|“minotaur with dead mare in front of a cave,” by pablo picasso|
In Madame LaLaurie’s eyes, this punishment would be fitting, as she doesn’t look kindly on her slaves’ mixed ethnicity, and the minotaur is a primo classical example of a mixed thing, a mongrel, a thing-that-should-not-be. But while people know the basics of the minotaur’s story — he lives in a maze, the Athenian youths are sent down into his lair as a sacrifice to him/lunch for him, and Theseus ultimately kills him — there’s a backstory that’s even darker and weirder than all that.
Let’s skip over to the story of Icarus, the boy whose father invents wings that allow him to fly until they don’t. (Kerspslat.) Did you ever wonder what, exactly, Icarus and his father were trying to fly away from? Those faulty wings were no mere weekend project. Icarus and his father, the inventor Daedalus, were actually in prison in a tower on Crete, and they were sent there for two reasons: (1) to prevent Daedalus from blabbing about the Labyrinth, the maze he was forced to invent in order to trap the minotaur; and (2) because Daedalus was being punished for indirectly creating the minotaur. You see, Daedalus’s reputation for inventing was known even back in his day. And according to some versions of the minotaur story, his knack for inventing machinery proved a little too helpful. Queen Pasiphae was married to King Minos, ruler of Crete, who had offended the sea god Poseidon by declining to sacrifice a rather stunning bull. In revenge, Poseidon made Pasiphae fall madly in love with the bull, and when her human form proved incompatible with the bull’s, Pasiphae asked Daedalus for his assistance. The solution? A cow suit, logically enough, which Pasiphae crawled into and which was passable enough — and equipped with a rear flap, apparently — that she soon conceived the minotaur.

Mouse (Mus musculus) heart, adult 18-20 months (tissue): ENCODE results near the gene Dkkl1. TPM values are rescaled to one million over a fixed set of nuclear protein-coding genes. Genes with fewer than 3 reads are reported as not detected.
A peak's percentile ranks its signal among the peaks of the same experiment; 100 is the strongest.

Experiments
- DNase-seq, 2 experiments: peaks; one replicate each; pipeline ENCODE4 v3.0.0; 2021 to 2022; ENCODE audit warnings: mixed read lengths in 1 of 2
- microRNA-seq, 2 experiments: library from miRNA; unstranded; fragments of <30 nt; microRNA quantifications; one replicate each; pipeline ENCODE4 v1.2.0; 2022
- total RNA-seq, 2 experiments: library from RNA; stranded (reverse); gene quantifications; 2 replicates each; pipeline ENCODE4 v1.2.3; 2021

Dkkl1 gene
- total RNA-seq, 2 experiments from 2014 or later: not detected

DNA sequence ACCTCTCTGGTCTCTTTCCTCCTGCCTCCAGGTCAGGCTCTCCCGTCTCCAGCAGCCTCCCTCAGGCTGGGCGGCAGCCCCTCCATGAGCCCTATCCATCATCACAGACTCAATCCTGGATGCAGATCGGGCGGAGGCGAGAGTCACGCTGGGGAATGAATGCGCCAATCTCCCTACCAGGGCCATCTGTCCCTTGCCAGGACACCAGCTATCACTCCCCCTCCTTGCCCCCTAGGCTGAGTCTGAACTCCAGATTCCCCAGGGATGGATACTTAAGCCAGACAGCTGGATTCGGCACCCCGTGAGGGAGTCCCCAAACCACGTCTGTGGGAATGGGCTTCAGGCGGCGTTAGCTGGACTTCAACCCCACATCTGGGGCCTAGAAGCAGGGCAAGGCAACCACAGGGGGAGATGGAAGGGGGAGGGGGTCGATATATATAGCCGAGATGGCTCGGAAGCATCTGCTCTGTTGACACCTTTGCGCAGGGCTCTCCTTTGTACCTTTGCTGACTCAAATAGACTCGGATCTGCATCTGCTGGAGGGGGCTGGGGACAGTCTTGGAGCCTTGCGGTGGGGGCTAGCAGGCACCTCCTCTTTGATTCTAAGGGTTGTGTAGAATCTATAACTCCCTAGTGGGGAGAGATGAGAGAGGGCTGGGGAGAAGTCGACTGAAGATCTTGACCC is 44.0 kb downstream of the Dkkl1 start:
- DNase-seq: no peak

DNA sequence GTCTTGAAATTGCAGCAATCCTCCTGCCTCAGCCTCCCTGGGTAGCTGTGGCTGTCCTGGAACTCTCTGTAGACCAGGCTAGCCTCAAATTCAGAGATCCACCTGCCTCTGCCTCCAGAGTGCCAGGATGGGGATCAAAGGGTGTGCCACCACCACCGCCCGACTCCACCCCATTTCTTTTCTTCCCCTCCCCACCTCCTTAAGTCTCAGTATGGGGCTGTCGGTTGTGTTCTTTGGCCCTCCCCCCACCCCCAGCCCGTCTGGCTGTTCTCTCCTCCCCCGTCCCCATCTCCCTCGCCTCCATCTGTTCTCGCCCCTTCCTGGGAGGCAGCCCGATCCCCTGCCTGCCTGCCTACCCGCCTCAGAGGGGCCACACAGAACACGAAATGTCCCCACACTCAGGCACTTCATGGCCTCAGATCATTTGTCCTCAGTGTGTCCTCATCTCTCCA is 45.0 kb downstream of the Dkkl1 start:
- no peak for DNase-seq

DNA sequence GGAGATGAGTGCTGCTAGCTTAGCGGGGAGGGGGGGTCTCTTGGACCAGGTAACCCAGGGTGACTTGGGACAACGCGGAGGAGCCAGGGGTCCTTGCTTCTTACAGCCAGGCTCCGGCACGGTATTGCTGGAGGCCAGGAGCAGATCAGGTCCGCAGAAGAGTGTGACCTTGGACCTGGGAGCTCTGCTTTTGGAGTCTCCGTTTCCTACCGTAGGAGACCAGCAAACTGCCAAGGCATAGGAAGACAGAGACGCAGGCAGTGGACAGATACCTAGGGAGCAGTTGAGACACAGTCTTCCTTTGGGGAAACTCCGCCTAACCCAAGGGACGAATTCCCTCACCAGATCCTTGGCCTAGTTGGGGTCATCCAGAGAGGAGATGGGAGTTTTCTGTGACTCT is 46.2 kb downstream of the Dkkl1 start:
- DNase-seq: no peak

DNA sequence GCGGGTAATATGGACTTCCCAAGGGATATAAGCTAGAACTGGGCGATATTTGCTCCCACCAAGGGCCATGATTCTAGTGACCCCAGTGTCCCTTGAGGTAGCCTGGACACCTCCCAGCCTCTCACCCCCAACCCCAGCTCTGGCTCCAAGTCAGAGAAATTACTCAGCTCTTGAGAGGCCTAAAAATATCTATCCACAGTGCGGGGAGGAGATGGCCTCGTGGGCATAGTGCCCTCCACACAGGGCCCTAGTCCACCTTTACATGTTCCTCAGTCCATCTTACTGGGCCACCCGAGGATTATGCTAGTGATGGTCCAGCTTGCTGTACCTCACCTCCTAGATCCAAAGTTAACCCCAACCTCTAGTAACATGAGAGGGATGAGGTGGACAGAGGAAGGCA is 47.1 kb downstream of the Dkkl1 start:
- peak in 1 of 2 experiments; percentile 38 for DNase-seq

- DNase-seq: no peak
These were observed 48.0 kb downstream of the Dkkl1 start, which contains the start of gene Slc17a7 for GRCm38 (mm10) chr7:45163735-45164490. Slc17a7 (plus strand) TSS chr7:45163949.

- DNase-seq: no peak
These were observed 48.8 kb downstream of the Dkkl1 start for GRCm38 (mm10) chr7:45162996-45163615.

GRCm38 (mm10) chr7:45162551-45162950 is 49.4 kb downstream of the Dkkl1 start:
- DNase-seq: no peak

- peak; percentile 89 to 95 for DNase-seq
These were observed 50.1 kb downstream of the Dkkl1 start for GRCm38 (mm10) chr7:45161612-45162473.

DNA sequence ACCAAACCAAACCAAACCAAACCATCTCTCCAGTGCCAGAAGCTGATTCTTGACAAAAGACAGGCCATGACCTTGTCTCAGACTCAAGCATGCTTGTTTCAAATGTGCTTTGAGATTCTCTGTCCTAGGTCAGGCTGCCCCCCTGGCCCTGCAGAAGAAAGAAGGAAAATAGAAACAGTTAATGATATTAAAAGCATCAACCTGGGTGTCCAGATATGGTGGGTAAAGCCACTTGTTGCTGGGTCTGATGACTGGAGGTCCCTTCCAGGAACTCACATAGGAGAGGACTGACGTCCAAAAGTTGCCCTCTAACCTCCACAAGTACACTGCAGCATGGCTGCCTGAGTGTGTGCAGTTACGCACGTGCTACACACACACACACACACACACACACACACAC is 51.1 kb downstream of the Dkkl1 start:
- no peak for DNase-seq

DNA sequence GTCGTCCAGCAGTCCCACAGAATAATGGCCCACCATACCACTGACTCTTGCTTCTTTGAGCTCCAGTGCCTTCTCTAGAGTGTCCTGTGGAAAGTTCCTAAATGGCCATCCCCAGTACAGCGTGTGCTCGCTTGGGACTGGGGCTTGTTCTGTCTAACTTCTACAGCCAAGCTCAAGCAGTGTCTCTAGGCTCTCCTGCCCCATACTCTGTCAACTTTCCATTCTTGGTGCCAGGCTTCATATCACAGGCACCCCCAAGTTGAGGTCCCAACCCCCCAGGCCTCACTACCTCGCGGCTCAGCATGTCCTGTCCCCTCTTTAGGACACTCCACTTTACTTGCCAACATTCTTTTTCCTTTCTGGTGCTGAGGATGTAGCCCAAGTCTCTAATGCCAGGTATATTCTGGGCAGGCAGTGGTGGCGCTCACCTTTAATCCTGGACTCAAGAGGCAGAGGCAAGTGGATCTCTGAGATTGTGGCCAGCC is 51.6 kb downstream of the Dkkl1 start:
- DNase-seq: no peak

|pompeiian fresco of daedalus and icarus presenting pasiphae with the bull suit|
So remember, the next time you’re confronted with a minotaur — on TV, in your dreams, in literature, in some kind of withdrawal-induced nightmare vision — take a moment to remember that the minotaur doesn’t exist as do the centaurs or the mermaids, who are a half-human, half-animal race unto themselves. No, the minotaur is a one-off, thankfully, as well as classical mythology’s cautionary tale against bestiality.
You have to wonder, though: How much more disturbing would the minotaur have been if he had been a human head on a bull body?